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Boone Hospital Center opens new, more efficient lab

Tuesday, September 27, 2011 | 1:05 p.m. CDT; updated 4:51 p.m. CDT, Tuesday, September 27, 2011
Megan Goeke, a student in the MU Clinical Laboratory Science program, prepares to analyze blood samples at the new laboratory at Boone Hospital on Tuesday, Sept. 27, 2011. The $5.5 million lab officially opened on Tuesday.

COLUMBIA — Boone Hospital Center unveiled a new $5.5 million laboratory in the basement of the new patient tower where lab workers expect to be able to conduct nearly a million tests each year.

Hospital staff said the new lab has the capacity to process 1,200 to 1,500 specimens per day with an automated pre-analytics machine that performs many tasks that were once done manually.

"If (the machine) needs to put (a specimen) on a certain analyzer, it puts it on there," Director of Laboratory Management Brenda Dolan said. "If it needs to send it to a holding area so that we can pick it up and send it to a lab, it does that."

The switch from a manual to an automated process is the main improvement with the new lab, which is open 24/7. Dolan said the changes won't result in layoffs of lab staff, but the hospital isn't hiring new staff.

The hospital had been operating out of both the old lab upstairs and the new one downstairs since July, one month after the opening of the new patient tower.

Combining the labs was "a monumental task," Boone Hospital Center President Dan Rothery said.

The lab is capable of performing blood, urine and tissue tests. The three most common tests performed are complete blood test counts, and comprehensive and basic metabolic panels,  Dolan said.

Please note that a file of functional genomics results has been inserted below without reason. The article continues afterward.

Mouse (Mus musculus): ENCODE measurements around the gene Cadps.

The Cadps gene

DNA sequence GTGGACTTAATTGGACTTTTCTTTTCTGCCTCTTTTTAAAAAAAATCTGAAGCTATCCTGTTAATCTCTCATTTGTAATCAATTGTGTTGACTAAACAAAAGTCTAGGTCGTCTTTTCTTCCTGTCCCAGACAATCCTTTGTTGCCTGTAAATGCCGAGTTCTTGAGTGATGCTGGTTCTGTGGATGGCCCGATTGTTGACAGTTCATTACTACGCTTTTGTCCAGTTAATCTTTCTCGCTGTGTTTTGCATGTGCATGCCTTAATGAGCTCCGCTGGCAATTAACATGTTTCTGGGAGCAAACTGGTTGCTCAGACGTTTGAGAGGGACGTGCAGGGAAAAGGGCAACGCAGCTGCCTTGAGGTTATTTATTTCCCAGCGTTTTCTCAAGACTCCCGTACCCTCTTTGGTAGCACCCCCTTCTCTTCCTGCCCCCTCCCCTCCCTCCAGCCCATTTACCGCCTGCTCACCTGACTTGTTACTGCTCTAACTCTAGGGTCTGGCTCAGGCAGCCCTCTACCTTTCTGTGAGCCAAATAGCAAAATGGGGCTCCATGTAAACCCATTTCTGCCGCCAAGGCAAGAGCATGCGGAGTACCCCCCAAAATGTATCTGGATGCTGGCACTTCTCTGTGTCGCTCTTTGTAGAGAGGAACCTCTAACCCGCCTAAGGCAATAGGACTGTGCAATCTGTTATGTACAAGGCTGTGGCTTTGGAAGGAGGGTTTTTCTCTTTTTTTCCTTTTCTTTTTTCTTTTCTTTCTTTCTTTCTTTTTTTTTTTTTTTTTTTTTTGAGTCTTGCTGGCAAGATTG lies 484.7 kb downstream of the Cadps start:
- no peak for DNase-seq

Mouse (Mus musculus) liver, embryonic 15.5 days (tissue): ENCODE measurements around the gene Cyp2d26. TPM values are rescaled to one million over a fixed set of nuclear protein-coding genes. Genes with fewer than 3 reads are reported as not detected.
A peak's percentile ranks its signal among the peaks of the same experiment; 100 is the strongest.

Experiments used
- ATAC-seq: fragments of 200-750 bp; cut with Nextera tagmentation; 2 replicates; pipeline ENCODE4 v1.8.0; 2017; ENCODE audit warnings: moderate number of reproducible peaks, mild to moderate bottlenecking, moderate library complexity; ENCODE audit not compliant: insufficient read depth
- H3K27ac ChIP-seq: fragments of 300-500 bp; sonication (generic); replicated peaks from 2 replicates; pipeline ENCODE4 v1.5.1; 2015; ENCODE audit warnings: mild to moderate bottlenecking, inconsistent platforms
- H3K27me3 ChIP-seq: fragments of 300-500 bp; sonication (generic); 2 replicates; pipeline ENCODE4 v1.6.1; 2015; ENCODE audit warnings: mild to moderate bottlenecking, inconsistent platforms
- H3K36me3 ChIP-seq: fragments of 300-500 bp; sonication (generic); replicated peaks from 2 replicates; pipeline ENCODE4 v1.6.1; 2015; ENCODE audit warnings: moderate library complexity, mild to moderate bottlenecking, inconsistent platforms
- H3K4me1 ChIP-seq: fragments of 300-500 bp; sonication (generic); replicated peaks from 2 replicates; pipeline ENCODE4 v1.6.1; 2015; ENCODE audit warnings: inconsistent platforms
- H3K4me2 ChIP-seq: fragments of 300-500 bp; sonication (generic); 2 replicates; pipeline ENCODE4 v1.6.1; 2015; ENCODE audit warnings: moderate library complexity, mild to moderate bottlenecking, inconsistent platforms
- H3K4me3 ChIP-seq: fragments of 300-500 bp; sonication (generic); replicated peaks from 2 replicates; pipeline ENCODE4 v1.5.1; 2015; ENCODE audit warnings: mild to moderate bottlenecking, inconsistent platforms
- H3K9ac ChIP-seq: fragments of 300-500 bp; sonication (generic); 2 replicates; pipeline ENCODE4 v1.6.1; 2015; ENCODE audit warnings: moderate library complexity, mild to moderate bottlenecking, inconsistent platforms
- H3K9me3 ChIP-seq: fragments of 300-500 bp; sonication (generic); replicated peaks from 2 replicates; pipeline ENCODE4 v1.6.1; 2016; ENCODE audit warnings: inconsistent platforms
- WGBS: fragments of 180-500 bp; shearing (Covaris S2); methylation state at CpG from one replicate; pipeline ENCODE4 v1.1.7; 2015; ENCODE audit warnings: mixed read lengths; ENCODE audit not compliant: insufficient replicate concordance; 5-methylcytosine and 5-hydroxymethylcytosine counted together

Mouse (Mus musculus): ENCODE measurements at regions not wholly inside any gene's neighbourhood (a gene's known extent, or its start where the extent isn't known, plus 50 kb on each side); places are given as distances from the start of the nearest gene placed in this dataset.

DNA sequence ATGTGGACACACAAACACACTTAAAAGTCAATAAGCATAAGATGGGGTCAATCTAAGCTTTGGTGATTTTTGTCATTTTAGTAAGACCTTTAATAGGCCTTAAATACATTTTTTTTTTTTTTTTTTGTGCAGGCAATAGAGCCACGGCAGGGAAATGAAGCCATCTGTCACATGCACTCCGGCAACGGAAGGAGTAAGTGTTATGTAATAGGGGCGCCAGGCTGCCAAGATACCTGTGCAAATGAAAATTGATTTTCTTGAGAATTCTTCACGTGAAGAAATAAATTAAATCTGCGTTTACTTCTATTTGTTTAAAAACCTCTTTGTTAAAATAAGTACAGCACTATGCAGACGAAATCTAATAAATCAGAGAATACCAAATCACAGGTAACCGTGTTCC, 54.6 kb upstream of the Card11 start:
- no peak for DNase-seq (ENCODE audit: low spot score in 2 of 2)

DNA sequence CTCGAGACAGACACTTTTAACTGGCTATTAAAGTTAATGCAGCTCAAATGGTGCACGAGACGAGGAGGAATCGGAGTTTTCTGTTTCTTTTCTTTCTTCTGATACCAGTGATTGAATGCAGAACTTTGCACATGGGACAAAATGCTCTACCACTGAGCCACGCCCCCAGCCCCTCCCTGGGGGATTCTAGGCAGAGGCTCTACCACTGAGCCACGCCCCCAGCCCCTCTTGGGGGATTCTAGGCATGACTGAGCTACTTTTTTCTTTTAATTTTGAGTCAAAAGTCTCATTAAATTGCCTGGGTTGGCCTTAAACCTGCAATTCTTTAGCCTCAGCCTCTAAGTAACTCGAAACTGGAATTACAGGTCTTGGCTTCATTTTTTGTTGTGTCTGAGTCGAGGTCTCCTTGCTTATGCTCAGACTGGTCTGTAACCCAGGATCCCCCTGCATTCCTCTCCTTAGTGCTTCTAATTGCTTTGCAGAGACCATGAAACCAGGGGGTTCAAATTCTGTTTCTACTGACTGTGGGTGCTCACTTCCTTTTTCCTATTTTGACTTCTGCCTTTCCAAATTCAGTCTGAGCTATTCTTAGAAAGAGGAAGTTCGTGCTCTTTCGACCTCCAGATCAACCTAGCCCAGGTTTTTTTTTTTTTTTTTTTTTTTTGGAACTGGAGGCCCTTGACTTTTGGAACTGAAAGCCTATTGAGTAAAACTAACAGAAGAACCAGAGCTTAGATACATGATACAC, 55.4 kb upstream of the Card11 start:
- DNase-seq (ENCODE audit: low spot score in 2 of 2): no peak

Complete blood counts examine a patient's blood and can determine infections, diseases and disorders such as anemia. Comprehensive and basic metabolic panels are broad tests that measure levels of substances such as electrolytes, sodium, potassium and glucose. 

Dolan said another test that the lab can now perform is a vitamin D test. If people have low amounts of vitamin D — which media relations specialist Jacob Luecke said is becoming more common — it can affect their bones as well as their probability of getting cancer and other diseases, Dolan said.

Rothery said 75 percent of all the diagnoses that come out of the hospital have something to do with results from the lab.

"The lab plays just a critical role in everything that goes on here," he said.

With the installment of the automated equipment, time spent processing tests will decrease, which will get results to patients faster, Dolan said. Complete blood counts take five to 10 minutes, though other tests take longer.

Another improvement is the amount of space for the workers. Before, it was a cramped area where lab workers couldn't complete all the tasks they wanted, laboratory operations specialist Becky Hennessy said.

"In the past, it was always limited by 'Oh, is there enough space for that?' Well now we're not limited by that," she said.

Employees helped design the lab for 2 1/2 years, Dolan said. Any worker who had an opinion could offer their ideas.

With the new lab, many efficiencies will be seen as time passes, Dolan said.

"When you improve the laboratory, you're actually improving the care that we deliver," Rothery said.


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